Occasionally, however, (probably more out of pity than any other reason) Tinkerbell sprinkles her pixie-dust over the unseeing masses, the enchanted mist dissolves and the road to make-believe and creatively twinkles for those who dare to take that all-important first step.

This past weekend the opalescent path led straight to Oklahoma City and the OWFI (Oklahoma Writers Federation Inc) writing conference. For a brief wrinkle in time, all was well with the world. No politics. No racism. No famine. No disease. No hate. No fake news.

Cocooned in the glass and water-fountain folds of the Embassy Suites, like-minded people gathered to share their stories, visions, and ideas. Even those who fancy themselves unimaginative caught the fever and began to dream . . . to hope . . . to play.

Play. One of the most important, yet dishonored four-letter words in the English language.

Play stimulates. Play relaxes. Produces laughter. Spawns peace. Clears the mind. Heals.

Play keeps us sane.

Fifty-two weeks (except for nine days) I sit in a cube and stagnate. I’m not alone. Thousands of others are in the same boat. It takes the all-mighty buck to survive, right? Can’t eat dreams. Can’t put manuscripts in the gas tank. Laughter doesn’t pay the light bill, ya know.
Gotta’ work. Work. Work. Some are more fortune than others in the work area. These folks have found that allusive formula where play and work combine to produce both abundance and happiness. I bow to them.

But to those of us who haven’t yet found this blueprint, I say, “don’t despair. Don’t give up. Embrace every opportunity to run and play. Go to that conference. Take that trip.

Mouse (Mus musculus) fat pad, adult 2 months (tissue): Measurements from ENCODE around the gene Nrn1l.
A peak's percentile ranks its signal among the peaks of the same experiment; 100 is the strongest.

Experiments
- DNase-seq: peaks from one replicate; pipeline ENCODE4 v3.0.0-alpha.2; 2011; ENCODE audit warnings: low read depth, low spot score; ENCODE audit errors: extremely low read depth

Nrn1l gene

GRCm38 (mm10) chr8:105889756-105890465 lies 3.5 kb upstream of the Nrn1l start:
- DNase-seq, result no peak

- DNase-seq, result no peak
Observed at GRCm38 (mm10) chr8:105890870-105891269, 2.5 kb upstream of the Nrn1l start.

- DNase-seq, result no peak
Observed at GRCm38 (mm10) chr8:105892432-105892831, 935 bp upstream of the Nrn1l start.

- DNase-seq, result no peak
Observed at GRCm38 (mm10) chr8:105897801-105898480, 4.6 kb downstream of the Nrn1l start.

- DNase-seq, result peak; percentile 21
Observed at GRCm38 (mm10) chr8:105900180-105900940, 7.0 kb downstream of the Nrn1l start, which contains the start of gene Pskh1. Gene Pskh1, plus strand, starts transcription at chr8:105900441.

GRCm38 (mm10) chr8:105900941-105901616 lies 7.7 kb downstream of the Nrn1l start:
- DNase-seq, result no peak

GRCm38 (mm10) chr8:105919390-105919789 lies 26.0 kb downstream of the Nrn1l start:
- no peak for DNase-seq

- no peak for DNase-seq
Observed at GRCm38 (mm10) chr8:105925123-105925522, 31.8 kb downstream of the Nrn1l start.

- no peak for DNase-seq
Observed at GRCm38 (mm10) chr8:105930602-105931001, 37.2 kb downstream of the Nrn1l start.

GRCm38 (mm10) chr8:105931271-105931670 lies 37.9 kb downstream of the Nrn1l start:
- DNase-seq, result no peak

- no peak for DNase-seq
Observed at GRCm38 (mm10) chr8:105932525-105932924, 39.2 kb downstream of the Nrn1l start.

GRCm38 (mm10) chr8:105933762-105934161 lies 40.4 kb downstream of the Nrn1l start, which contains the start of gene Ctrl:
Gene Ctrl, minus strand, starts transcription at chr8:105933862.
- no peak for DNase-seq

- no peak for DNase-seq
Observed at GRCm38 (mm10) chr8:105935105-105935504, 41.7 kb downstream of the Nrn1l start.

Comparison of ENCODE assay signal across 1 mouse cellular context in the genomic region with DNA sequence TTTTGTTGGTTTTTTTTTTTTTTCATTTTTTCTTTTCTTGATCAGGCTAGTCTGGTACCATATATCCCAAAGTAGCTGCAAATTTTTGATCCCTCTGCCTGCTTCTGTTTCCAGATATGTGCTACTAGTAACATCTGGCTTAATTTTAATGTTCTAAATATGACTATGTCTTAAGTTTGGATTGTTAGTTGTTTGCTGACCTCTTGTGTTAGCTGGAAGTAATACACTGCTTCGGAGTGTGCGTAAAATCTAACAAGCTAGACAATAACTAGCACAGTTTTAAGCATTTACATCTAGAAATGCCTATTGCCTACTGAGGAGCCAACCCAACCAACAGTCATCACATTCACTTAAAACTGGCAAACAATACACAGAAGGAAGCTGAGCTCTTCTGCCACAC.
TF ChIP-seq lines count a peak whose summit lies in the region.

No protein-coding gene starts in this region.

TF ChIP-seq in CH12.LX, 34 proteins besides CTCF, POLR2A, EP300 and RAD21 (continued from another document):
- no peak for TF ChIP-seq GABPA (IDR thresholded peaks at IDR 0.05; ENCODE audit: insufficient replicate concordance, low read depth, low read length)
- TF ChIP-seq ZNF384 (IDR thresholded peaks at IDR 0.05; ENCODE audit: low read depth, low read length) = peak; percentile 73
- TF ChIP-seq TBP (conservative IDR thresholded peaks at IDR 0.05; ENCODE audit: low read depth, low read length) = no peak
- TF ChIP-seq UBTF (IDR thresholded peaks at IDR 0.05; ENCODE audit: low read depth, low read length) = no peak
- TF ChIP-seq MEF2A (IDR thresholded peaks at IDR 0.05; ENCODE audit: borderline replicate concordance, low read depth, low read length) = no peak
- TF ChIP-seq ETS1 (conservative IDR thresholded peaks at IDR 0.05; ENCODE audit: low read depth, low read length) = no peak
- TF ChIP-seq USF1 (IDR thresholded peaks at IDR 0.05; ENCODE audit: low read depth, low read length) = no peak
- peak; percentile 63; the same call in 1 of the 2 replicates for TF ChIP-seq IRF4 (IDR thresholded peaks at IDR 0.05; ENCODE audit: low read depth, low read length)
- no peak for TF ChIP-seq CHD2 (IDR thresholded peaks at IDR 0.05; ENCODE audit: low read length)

Dance in the rain. Sing in the shower. Drink bourbon. Howl at the moon. Eat cake. Ride the horses. Kiss the babies. Pet the dogs and smell those roses!”

Find your Neverland.

Oops! Tinkerbell is calling. Captain Hook’s on the warpath. Gotta fly!

Thanks for the memories. See ya next year, OWFI.

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Book Launch for Dixie Dandelion

I love to think outside the box when it comes to promotion, book signings, and book launches.
For Dixie Dandelion I had a painting party at Pinot’s Palette, in Springdale, Arkansas. Pinot’s is a lot like Painting with a Twist. The owner/artist at Pinot’s, James bent over backwards to make this one-of-a-kind book launch a huge success.
For those of you not familiar with Pinot’s, everyone paints a same picture. All the painting supplies are furnished. Drinks, both non-alcoholic and alcoholic may be purchased as well. Everyone listens to music, drinks, and paints. James gives step-by-step instructions.
In honor of Dixie Dandelion which is a young-adult Western, we painted cowboy boots.
Here are pictures:



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Soiled Doves


In my new book, The Adventures of Dixie Dandelion, due to be released November 2nd from The Wild Rose Press, Dixie’s best friends are Soiled Doves. So. Who are Soiled Doves? In a word . . . Prostitutes.

In the 1800’s and the Wild West, prostitutes were among the first to populate and establish businesses. Looked down on by society these women often gave generously of their money, funding schools and other organizations. All behind the scenes, of course. From rolling wagons, tents, “bawdy” houses to stately mansions complete with china and crystal, these young women sold their wares for 25 cents up to a dollar and were known by many names: Soiled Doves, Sportin’women, Prairie Nymphs, Fancy ladies and Calico Queens to name a few. To avoid embarrassment for their families, most changed their names to such things as Hambone Jane, Sweet Annie, Black Pearl, Cotton Tail, and Big Nose. Most of the girls were young, illiterate, and poor.

While the life of a soiled dove was anything but glamorous, I took a little creative license and romanticized them in Dixie Dandelion. I modeled Peg Williams, the owner and madam of the White Dove, after Miss Kitty on Gunsmoke, except Peg has blond hair, not red. By the way . . . red-headed girls got more money than any others as it was believed red-heads were more passionate and fiery. True.